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Episcopal minister leaving job here to run cathedral in Providence, Rhode Island



Richard Singleton and a few others were standing oh the corner of Huron and State Street in 1968 with a big sign which read ‘Remember Hiroshima.’ Almost 20 years later Singleton is doing the same thing.

The only thing that has changed, Singleton says, is that “I believed I was going to really change the world. Now I’m more realistic about how hard it is for change to come about.”

But most importantly says the 47-year-old Episcopal minister, “I am no less determined.”

Singleton, who has been the rector of St. Aldan’s Episcopal Church in Ann Arbor since 1980, and president of the Interfaith Council for Peace, will now become the Dean of the Cathedral of St. John in Providence, R.I.

Singleton came to Ann Arbor in 1966 and has since guided St. Aidan’s growth and development as a joint ecumenical ministry with Northside Presbyterian Church. When he first started it had a congregation of 13; now Singleton says it has at least 200 active members. He also worked for seven years part-time on the staff of St. Andrew’s.

“I felt I was called to become a priest in the church - and now I’ve been called to the Cathedral,” said Singleton.

His duties will be much the same he says. “I’ll have more responsibility in the leadership role in the diocese, and I’ll assist the bishop and run the Cathedral.

He says he expects to be just as active in peace and environmental groups as he has been in Ann Arbor. Singleton has been involved In everything from nuclear disarmament to protesting the University’s involvement in defense projects and apartheid in South Africa.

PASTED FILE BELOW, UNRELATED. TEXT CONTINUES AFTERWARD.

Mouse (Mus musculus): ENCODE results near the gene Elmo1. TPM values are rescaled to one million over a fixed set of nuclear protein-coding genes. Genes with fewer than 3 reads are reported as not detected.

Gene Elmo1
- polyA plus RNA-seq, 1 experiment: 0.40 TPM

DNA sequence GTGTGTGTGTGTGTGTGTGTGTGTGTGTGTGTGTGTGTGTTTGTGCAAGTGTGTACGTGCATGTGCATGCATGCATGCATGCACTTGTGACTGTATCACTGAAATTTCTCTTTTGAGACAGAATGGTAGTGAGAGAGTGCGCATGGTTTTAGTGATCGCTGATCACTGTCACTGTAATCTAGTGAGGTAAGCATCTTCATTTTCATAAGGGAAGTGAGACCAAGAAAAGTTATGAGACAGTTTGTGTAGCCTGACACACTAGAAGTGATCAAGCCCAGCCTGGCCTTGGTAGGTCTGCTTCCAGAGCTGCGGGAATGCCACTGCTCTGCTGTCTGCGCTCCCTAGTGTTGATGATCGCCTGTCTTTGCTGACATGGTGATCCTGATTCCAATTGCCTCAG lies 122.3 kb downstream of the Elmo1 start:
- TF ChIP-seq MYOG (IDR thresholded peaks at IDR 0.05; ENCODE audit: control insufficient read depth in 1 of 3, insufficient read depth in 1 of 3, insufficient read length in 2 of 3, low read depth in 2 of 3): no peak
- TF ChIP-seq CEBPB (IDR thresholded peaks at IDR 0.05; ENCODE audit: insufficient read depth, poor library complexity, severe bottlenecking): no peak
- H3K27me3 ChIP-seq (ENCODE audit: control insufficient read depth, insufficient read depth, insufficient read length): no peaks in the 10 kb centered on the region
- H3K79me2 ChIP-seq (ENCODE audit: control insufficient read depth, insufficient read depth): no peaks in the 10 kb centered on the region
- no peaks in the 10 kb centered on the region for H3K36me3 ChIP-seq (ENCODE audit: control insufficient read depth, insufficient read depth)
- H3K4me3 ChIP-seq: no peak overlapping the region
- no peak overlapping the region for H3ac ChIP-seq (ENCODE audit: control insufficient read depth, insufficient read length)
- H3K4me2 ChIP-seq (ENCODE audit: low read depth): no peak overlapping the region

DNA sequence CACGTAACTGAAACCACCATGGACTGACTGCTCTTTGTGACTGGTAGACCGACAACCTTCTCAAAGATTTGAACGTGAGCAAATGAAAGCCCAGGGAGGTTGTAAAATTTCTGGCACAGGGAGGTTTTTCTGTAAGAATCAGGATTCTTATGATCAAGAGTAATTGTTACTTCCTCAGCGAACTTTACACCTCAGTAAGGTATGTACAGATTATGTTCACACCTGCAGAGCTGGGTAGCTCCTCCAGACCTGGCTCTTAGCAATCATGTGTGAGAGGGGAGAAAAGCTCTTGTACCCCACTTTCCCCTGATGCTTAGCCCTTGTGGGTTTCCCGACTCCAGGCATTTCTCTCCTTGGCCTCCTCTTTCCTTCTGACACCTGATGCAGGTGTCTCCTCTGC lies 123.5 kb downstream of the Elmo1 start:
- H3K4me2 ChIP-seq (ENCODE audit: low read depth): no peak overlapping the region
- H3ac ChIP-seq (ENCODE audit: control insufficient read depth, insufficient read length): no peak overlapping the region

He and his wife, who has been an active, full-time member of Women’s Action for Disarmament, have a daughter, 23, and a son, 21.

“Martin Luther King was the major influence on my life,” said Singleton, who marched with the civil rights leader in Washington D.C. and in Boston.

“But I see myself both as an activist and an evangelist - a church builder, and I plan to build a church there, too.”

“The diocese is more conservative in Rhode Island, and I expect to get a lot more flack, but they know me and what I’m about,” said Singleton.

He will not miss Ann Arbor, he will miss the people. “I like big cities with a large cultural mix, something Ann Arbor doesn’t have."

The life of a priest has been good, says Singleton, who was ordained when he was 26 after attending the Episcopal Theological School in Cambridge, Mass. “I don’t regret a single day. It’s been a wonderful life to be a priest. You really get to know people and love them . . . and that’s what life is all about.”

It may be wonderful, but it hasn’t been easy. “It’s an unbelievably difficult job. One minute you can be doing something administrative, and the next minute you’re dealing with a suicide.

“I’ve always said it’s everything from celebrating communion to changing a tire,” said Singleton.

It is this kind of dual quality in Singleton’s life that he thinks brought him to the Episcopal Church.

“On one hand the Episcopal church offers a great sense of tradition in the liturgy, and on the other there is a great sense of ethical freedom. No one would ever tell you you were right or wrong,” said Singleton.

There is one message Singleton says he would like to leave: “I’m convinced the over-arching problem that our society is facing is the unbelievable waste of human and economic resources to support militarism - and if it doesn’t change, it will be America’s downfall. It is, bluntly, a dead end.”


Singleton says he expects to be just as active in peace and environmental groups as he has been in Ann Arbor. He has been involved in everything from nuclear disarmament to protesting the University's involvement in defense projects and apartheid in South Africa.


. . .felt call to become priest